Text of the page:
School is about to begin next week for many kids across the country, and a group of Chicago public schools will be starting the new year in style thanks to a $2.2 million donation from Chance the Rapper’s SocialWorks. Speaking at Chicago’s Harold Washington Cultural Center (and dressed in his best Steve Jobs getup) on Friday, Chance announced plans to donate to 20 schools across the Chi, giving each $100,000 over the next three years to help revamp underfunded arts programs.
Chance said the schools were chosen by looking at institutes that lacked funding for arts teachers and were hurt by recent budget cuts. SocialWorks worked with the principal of each school to ensure that the assistance they receive is specific to their school’s needs and vision. CPS and SocialWorks are also going to work together to track the results of each program and the showcase positive results of teaching the Arts in the schools.
Chance’s young daughter will be entering the Chicago Public School system soon, and he said that’s something that has pushed CPS’s ills even further to forefront of his mind. “These are the two most pressing things on my mind,” he told the crowd, “The thought of finally sending my daughter to school, and the unease of the city she’s entering into.”
Illustrating his point about the unease plaguing his hometown, Chance told the crowd he has been threatened with gun violence twice since returning from tour just a month ago. “Twice, just in the last month that I’ve been back, I’ve had someone tell me that they were going to shoot me,” Chance said. “This is obviously just talk; both were small altercations and I could tell immediately upon point of contact that these young people had a chip on their shoulder. That they felt undervalued or cheated.” It’s hard for me to understand how someone could threaten Chance the Rapper anywhere on Earth, but in Chicago? Come on y’all.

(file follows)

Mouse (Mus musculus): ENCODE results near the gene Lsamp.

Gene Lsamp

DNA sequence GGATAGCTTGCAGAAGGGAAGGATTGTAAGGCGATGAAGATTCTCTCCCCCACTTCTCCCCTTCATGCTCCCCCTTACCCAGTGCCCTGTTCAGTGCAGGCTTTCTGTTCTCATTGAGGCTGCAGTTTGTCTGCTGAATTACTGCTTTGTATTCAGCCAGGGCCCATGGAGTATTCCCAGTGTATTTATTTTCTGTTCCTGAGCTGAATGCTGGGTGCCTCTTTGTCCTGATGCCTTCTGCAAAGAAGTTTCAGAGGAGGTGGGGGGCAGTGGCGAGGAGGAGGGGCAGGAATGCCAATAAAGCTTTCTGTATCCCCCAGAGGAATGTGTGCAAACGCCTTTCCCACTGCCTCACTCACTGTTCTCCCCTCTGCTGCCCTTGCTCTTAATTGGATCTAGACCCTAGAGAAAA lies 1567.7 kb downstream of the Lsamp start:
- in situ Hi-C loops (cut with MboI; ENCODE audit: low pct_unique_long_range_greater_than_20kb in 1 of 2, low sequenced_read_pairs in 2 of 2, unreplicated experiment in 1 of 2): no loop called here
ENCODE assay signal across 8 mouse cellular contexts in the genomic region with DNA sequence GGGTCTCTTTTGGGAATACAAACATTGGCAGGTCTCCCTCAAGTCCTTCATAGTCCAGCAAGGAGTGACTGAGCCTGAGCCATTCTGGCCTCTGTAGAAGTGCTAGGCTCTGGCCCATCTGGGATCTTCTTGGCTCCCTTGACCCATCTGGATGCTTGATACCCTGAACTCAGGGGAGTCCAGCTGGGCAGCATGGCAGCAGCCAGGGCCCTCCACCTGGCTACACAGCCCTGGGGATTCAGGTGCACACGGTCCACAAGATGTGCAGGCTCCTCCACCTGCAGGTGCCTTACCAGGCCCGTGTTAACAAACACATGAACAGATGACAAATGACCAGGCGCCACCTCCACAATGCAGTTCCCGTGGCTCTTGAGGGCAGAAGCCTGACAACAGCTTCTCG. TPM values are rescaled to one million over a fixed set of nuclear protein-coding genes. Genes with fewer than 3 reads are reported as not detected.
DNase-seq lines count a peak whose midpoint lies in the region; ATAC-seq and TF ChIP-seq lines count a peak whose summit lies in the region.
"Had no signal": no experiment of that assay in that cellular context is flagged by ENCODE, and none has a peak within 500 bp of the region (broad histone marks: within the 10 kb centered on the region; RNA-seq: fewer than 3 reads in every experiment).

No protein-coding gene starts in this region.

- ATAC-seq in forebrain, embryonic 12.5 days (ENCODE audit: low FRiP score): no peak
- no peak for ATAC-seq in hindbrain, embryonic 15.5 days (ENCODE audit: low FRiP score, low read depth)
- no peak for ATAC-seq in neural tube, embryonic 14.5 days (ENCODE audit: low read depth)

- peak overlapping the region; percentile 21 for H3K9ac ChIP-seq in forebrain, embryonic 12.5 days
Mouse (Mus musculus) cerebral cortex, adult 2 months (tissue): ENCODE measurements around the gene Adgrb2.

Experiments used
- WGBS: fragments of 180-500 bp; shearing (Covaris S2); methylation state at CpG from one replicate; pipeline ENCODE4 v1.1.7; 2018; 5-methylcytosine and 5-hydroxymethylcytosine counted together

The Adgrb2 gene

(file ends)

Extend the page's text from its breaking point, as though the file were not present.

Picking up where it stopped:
Chance and SocialWorks certainly deserve a large amount of praise for their efforts, and as President Trump’s stupefying plans to cut funding for the arts begin to take shape, the onus for offsetting those horrific plans will fall more and more on private citizens. As Chance himself once rapped: “Don’t believe in the king—believe in the kingdom.”
The massive donation comes of the heels of Chance’s many other Chicago-centric charitable efforts, including providing backpacks filled with school supplies for 30,000 students.
One wonders if Chance could become the first rapper to hold public office one day, and I can think of at least one former president and first lady who’d be down with such a decision. Celebrate Chicago by revisiting Jamila Woods’ Chance-featuring video for “LSD” below.